The goal of our work is to develop a calculational scheme that provides a balanced description of non-dynamic and dynamic electron correlation by combining a multi-reference (CAS: complete active space) wave-function approach with a density functional theory (DFT) correlation functional for the description of the dynamic correlation. The central problem with such a CAS-DFT approach is to avoid a double-counting of dynamic correlation effects. We started from the approach suggested by Miehlich, Savin, and Stoll (MSS). MSS developed a probe that allows to locally assess the size of the active space (i.e. the number and effectiveness of the extra orbitals provided to describe correlation effects), and hence the amount of dynamical correlation contained in the multi-reference wave function so that one can reduce the DFT correlation energy by local scaling. The approach is based on an appropriate generalization of the Local-Density approximation (LDA).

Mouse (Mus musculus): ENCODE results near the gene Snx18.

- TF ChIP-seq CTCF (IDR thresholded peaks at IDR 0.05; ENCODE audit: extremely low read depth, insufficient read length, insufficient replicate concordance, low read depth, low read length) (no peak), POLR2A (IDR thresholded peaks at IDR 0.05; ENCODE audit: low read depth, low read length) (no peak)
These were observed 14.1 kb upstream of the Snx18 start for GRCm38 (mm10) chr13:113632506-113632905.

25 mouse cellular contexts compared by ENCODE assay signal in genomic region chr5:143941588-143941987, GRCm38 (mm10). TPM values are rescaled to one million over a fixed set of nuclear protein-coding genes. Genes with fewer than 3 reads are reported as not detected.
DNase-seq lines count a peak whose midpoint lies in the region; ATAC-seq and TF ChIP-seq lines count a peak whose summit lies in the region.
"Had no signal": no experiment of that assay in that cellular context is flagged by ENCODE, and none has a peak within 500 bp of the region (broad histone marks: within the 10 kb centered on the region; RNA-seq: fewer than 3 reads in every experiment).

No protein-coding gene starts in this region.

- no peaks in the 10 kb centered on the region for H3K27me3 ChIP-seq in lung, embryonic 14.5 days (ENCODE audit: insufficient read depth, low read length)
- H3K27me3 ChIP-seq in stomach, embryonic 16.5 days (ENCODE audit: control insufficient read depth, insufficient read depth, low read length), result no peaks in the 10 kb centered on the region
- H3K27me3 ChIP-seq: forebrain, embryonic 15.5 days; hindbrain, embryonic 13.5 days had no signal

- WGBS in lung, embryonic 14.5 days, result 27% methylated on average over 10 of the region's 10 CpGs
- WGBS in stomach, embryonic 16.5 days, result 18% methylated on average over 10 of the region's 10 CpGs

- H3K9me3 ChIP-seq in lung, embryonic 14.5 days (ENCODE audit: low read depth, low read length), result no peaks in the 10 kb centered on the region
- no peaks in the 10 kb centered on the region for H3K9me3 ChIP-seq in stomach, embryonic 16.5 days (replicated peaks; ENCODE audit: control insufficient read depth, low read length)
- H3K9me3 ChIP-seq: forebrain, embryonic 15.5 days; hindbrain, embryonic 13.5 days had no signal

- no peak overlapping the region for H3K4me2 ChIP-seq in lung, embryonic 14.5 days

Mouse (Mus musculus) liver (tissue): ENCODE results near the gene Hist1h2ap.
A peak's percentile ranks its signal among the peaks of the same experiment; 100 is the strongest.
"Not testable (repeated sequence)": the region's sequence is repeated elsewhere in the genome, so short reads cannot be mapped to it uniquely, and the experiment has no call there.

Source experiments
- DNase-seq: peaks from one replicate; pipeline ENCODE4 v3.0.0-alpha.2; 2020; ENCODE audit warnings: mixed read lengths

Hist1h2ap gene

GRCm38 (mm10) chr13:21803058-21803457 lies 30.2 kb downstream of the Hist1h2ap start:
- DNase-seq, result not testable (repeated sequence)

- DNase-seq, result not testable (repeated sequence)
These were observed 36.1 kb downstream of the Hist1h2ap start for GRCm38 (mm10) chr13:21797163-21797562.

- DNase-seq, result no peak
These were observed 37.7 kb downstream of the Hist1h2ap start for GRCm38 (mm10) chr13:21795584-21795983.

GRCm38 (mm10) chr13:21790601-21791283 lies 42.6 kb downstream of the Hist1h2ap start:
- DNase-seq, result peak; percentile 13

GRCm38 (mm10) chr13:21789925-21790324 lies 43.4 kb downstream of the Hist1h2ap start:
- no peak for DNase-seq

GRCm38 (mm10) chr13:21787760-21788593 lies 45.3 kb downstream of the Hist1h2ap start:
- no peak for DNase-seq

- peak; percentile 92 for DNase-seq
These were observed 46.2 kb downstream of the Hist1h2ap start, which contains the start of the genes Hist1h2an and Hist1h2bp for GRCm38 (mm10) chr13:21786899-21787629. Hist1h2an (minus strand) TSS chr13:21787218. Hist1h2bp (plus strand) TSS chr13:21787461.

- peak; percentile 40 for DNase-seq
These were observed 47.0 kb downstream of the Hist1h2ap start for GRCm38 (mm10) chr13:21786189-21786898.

We extended the probe suggested by MSS in three ways: (i) The difference between active and inactive orbitals in the CAS wave-function is accounted for (MSS assume implicitly that all occupied orbitals are in the active space). (ii) Closed-shell and open-shell systems are treated in a balanced way. Also in distinction to MSS we describe the DFT correlation energy with the Colle-Salvetti functional, which is the most natural choice when a multi-reference wave function is available. (iii) The suggestion of Stoll, Pavlidou and Preuss (SPP) to improve the accuracy of DFT correlation energies was applied to the definition of the probe function. Test calculations for model systems (e.g. methylene) confirmed that our approach improves the balance between CAS-DFT descriptions of different states. However, there remains an inconsistency between the description of high-spin and low-spin open-shell states. This can be remedied by another change: (iv) Instead of the real spin-resolved electron density, the unpaired-electron density by Davidson and Staroverov is used to detect open-shell states.